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Scrum is the right process for dealing with such uncertainty

Imagine how you will deal with this if you were using waterfall. Any Gantt Chart you draw up will be obsolete before you create it!

Of course, it is a business decision how much additional effort you want to put into this. But, if you do decide to pursue it, here is how you should approach it using the Scrum process.

Since this item cannot be estimated for a 2 week sprint, how would the team deal with this?

Don't try to estimate the entire release in one big lump. Looks like you do have a checklist. Try to estimate each item in the checklist as a story. Schedule the stories that can be accomplished in a 2 week sprint, based on other priorities.

Should the team just keep recycling this back to the product backlog and selecting it again for another sprint, knowing that the velocity for this particular item won't be counted until it is done?

I won't recycle anything. I will work on the stories based on the checklist I have. I will submit the plugin when the checklist is completed. If I get a new checklist from the vendor, it is new work that has been discovered which will become new stories.

What do you do in cases of such extreme uncertainty due to a third party vendor's inability to clarify requirements?

As I said earlier, how much effort you want to invest into this is a business decision. No process can make such external factors go away. However, when faced with such extreme uncertainty, Scrum's motto of transparency, inspection and adaptation will be most suitable to handle it as well as you can.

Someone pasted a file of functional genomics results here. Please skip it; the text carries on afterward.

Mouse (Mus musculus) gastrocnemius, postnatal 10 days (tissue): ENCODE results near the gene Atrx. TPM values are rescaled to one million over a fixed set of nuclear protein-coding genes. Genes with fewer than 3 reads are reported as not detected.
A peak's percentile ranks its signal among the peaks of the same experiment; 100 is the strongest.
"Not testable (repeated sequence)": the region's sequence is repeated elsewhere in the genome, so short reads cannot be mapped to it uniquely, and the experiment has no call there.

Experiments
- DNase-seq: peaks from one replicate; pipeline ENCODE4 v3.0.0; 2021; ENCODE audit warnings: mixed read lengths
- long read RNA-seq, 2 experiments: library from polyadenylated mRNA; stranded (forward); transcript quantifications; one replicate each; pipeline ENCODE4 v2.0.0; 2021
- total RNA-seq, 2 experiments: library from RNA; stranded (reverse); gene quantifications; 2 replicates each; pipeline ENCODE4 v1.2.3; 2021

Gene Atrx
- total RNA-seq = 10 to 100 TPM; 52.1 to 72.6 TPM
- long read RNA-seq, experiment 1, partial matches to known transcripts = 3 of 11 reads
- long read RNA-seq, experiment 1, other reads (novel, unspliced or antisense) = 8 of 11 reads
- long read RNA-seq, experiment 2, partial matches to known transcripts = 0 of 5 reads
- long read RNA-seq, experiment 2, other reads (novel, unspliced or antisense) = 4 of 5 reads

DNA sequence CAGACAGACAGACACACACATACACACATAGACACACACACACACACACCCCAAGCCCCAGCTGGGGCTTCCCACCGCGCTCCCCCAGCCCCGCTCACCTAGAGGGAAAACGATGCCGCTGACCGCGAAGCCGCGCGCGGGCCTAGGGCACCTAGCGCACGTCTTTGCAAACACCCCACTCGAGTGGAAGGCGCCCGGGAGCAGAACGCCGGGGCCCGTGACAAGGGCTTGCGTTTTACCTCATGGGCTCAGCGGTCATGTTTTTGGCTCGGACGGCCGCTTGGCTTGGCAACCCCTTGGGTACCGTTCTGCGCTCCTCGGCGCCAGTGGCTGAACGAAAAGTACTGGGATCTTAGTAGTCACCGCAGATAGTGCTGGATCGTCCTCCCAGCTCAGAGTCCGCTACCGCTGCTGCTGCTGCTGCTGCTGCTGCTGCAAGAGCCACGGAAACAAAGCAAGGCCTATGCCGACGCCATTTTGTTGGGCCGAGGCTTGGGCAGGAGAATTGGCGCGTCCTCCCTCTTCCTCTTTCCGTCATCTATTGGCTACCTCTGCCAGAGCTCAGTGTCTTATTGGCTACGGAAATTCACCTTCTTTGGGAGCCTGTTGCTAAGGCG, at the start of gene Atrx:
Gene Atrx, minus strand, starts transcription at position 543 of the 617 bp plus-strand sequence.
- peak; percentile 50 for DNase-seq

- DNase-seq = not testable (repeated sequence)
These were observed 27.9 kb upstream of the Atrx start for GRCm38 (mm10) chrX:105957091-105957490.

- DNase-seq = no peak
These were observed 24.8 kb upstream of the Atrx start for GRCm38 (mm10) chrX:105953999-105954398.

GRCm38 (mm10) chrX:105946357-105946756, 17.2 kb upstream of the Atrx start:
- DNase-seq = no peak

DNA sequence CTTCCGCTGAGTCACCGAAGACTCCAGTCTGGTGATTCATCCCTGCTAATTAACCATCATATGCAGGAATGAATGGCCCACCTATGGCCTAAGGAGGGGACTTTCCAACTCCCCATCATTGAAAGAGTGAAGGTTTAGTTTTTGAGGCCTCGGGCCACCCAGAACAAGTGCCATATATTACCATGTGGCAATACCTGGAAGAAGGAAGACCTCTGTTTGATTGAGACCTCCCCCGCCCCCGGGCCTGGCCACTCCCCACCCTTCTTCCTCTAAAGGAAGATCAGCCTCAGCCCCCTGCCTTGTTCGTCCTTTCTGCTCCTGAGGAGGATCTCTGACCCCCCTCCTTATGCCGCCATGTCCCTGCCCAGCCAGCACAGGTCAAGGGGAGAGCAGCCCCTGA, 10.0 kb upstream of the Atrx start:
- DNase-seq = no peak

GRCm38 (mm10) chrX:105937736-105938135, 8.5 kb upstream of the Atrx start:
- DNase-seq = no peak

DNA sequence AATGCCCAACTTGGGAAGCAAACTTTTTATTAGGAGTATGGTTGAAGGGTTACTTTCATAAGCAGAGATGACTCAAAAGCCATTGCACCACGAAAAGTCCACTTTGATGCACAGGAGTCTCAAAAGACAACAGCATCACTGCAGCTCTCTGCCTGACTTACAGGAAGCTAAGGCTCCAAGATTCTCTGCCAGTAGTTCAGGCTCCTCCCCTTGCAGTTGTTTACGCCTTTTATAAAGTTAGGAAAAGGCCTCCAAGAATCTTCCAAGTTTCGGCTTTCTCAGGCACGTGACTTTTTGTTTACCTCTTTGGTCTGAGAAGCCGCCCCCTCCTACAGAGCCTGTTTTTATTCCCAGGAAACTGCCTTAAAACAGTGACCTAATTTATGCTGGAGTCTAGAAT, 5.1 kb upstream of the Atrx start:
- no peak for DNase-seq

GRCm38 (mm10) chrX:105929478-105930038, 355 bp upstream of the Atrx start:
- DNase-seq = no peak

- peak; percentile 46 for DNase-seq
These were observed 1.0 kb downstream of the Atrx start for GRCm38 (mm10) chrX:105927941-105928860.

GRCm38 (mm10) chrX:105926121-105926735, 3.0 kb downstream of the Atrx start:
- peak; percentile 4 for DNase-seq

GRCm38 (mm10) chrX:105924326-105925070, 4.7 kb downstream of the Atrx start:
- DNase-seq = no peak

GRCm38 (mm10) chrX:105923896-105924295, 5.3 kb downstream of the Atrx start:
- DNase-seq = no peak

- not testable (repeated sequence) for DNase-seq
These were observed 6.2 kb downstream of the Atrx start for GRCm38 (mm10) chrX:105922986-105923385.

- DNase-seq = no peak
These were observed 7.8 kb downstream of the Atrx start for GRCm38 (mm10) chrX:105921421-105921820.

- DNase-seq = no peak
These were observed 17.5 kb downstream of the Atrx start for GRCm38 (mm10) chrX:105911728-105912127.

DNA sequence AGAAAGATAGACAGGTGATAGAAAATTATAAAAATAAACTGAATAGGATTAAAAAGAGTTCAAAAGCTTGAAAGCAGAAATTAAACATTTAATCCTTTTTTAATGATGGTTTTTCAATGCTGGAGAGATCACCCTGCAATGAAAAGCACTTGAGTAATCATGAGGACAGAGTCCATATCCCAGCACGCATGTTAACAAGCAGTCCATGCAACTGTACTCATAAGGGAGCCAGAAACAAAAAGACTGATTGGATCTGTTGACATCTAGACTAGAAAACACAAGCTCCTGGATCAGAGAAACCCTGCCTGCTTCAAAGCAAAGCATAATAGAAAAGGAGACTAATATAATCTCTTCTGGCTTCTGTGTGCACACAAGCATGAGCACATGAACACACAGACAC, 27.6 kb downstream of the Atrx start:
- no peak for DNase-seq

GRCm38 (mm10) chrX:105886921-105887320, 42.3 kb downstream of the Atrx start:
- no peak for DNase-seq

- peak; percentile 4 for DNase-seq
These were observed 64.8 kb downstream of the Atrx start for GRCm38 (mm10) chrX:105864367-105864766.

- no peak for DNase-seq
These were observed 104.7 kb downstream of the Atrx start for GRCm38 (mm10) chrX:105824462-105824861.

• I see, so if they complete the checklist and meet internal acceptance criteria, you count the sprint backlog item as complete. However, what if this isn't something that's releasable to a user? There's no value here to a user if the vendor won't release the plugin to the market, so would it really be right to count the points as part of the velocity? Thank you. – jmort253 Jun 11 '15 at 14:10
  • Yes. Velocity is based on delivering each story meeting all acceptance criteria and definition of done. – Ashok Ramachandran Jun 12 '15 at 19:59
  • @jmort253: There are always circumstances outside the control of the team that prevent the product from actually being shipped/released. That is why a spring should result in a potentially shippable product and not an actually shipped product. – Bart van Ingen Schenau Jun 14 '15 at 11:18
  • @bart not to get into semantics, but if the vendor refuses to ship it, I feel like that means it is not potentially shippable. Thanks for weighing in. – jmort253 Jun 14 '15 at 11:20
  • @jmort253: As far as I understood, the reasons for not shipping are not known until the vendor sends back the refusal. This means that to the best knowledge of the team, you actually delivered a potentially shippable product and then were confronted with a new reality. I must say that this vendor is not being particularly helpful to deliver something, regardless of the process you use. – Bart van Ingen Schenau Jun 14 '15 at 11:29